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‘Shared interest’ prompts groundbreaking Scottish renewables deal

Cables being laid for Atlantis Resources' MeyGen project
Cables being laid for Atlantis Resources' MeyGen project

A shared interest in Scottish tidal power led to the completion of a groundbreaking renewable-energy deal.

Industrial magnate Sanjeev Gupta – saviour of a threatened aluminium smelter in Lochaber – and Atlantis Resources chief executive Tim Cornelius celebrated a reverse takeover handing nearly 50% of Edinburgh-based Atlantis to Mr Gupta’s GFG Alliance.

The pair were introduced to one another by First Minister Nicola Sturgeon last year.

Their deal has also led to a name change for Atlantis, which is best known for the Meygen project in the Pentland Firth.

It is now known as Simec Atlantis Energy (SAE) following its acquisition of the Uskmouth coal-fired power plant in Wales from Simec, the energy arm of GFG.

Financial details of the transaction, which will see the power station converted to burn pellets derived from non-recyclable waste, while SAE will have much more “firepower” for tidal projects, have not been disclosed.

Mr Cornelius said: “This deal gives us a seat at the big table now. It’s really a reward for the endeavour and the efforts and the successes of the management team in quite a niche area in tidal.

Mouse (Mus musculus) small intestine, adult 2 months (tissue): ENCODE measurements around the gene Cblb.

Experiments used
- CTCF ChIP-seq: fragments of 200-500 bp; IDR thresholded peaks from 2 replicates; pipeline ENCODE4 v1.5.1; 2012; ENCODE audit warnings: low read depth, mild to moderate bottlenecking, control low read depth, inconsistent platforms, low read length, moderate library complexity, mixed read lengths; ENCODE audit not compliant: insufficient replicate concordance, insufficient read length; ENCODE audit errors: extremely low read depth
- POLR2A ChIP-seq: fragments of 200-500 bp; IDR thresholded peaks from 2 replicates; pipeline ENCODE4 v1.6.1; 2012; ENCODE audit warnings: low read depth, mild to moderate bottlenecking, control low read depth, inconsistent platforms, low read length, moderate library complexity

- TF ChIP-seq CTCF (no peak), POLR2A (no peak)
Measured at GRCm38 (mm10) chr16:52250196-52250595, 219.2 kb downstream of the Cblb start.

“If you combine that with the drive and the assets of an enigmatic billionaire like Sanjeev Gupta, with his pipeline, financial firepower and balance sheet, we can quickly become one of the largest independent generators in Britain.

“It materially increases the probability that we get to build larger projects in the tidal stream space.

“The reason this all came about is that I met Sanjeev at Scotland House in London in February last year, facilitated by Nicola Sturgeon.

“We shared an interest in tidal power and Sanjeev was also an investor in tidal lagoon power.

“Both Scotland and France are two key investment areas for GFG, so the overlap is perfect.”

Mr Cornelius added: “We’re soon going to be making some announcements on acquisitions.”

Mr Gupta was responsible for spending an estimated £580 million on UK acquisitions between 2013 and 2017.

GFG snapped up Scottish hydropower developer Green Highland Renewables for an undisclosed fee last year.

The group saved the UK’s last aluminium smelter, near Fort William, from threatened closure in 2016 and is turning it into a car wheel factory, creating hundreds of jobs.

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